Prime Minister Kyriakos Mitsotakis arrives in Washington for talks with US President Joe Biden at the White House on Monday with the central aim of reaffirming the strategic relationship between the two countries, entrenching Greece’s role as an emerging energy hub in the region. He will also launch a charm offensive with his address to a Joint Meeting of the US Congress on Tuesday following an invitation from Speaker of the House Nancy Pelosi.
According to close associates, Mitsotakis’ demeanor will not be that of a poor relation who expects American US arbitration or problem solving (although Turkey’s aggressive and revisionist strategy will be broached), but rather that of confidence emanating from Greece’s economic progress, as well as its significant military reinforcement.
In light of the above, Athens does not expect any strong security commitment from Biden, as this is after all encapsulated in the Greece-US defense agreement, and in the accompanying text of US Secretary of State Antony Blinken.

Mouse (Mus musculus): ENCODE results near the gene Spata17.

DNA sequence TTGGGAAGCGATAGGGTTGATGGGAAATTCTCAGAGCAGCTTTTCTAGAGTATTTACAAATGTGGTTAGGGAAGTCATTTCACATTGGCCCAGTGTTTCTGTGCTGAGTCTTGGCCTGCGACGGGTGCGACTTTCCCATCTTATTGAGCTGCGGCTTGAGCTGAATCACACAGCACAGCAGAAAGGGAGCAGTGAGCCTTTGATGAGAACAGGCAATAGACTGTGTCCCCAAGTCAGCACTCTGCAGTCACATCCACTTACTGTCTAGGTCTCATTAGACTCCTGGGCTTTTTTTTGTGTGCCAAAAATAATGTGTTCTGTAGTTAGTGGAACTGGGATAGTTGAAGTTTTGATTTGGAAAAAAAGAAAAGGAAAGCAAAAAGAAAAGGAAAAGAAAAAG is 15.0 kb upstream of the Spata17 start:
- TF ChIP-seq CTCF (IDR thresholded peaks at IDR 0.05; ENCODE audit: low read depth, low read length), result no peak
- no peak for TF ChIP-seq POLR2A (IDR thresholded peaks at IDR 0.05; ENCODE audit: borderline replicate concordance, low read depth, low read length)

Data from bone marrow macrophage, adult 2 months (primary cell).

In fact, Kathimerini understands that Mitsotakis will only dedicate “a few lines” to Turkey in his speech to Congress and will focus more on the strong historical ties of Greece and the United States, linked by democracy.
What’s more, special emphasis will be given do the strong relations between Greece and other critical players in the region, such as Egypt, Israel, Saudi Arabia and the United Arab Emirates.
The meeting with Biden comes at a critical geopolitical juncture, with the war in Ukraine in full swing, and Turkish President Recep Tayyip Erdogan once again emerging as a factor of instability, with his challenge to the prospect of NATO’s Nordic expansion to include Finland and Sweden.
Mitsotakis arrives in Washington with two important positives: firstly, the fact that Athens took a clear position from the beginning on the Ukrainian crisis; and, secondly, the visit comes on the heels of new five-year defense agreement with the US that was ratified by the Greek Parliament on Thursday.
The scope and duration of the agreement are a clear message of Washington’s willingness to invest geostrategically in Greece.
Another key issue on the agenda is energy and Greece’s potential to become a hub for the transport of LNG transport from the Middle East and the Eastern Mediterranean to the Balkans and Southeastern Europe.